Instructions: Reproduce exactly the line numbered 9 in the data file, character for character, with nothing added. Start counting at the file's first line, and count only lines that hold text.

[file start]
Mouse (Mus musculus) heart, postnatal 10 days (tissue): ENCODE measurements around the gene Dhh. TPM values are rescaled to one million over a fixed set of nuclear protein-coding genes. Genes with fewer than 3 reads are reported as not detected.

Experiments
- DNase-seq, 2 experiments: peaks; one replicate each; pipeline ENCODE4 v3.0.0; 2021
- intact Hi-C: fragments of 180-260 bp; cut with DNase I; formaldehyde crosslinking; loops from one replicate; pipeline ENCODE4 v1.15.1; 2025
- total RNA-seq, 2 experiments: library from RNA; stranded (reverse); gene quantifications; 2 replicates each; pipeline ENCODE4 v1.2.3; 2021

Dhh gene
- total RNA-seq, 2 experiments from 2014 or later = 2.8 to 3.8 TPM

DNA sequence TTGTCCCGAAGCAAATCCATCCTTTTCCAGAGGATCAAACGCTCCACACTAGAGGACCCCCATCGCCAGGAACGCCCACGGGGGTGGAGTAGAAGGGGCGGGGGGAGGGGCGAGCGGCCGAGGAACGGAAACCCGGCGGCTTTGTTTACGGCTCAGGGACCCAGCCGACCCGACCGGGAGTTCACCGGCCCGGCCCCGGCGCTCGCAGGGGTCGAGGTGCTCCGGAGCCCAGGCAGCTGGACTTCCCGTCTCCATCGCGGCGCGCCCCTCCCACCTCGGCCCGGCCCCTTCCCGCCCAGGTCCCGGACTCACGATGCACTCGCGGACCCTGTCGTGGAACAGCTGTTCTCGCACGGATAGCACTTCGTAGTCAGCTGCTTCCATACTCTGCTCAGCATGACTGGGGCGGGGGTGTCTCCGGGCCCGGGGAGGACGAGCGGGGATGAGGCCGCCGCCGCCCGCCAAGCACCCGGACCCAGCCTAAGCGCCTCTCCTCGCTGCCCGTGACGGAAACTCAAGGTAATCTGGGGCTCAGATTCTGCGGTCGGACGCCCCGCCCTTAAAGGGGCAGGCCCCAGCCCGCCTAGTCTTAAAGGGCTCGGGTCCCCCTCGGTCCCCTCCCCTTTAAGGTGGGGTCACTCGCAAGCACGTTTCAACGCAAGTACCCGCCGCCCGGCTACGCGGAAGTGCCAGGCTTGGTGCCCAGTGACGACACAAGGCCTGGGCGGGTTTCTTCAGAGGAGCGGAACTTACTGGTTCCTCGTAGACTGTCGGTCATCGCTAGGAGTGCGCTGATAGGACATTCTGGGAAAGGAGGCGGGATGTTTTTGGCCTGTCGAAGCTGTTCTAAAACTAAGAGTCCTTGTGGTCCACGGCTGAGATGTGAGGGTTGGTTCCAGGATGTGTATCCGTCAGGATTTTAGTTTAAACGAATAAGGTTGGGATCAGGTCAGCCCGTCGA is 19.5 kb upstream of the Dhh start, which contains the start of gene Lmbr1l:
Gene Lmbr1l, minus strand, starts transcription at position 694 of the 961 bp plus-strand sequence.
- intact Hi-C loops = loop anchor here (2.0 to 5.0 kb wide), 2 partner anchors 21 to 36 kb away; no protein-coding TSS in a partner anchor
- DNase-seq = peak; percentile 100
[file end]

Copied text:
Gene Lmbr1l, minus strand, starts transcription at position 694 of the 961 bp plus-strand sequence.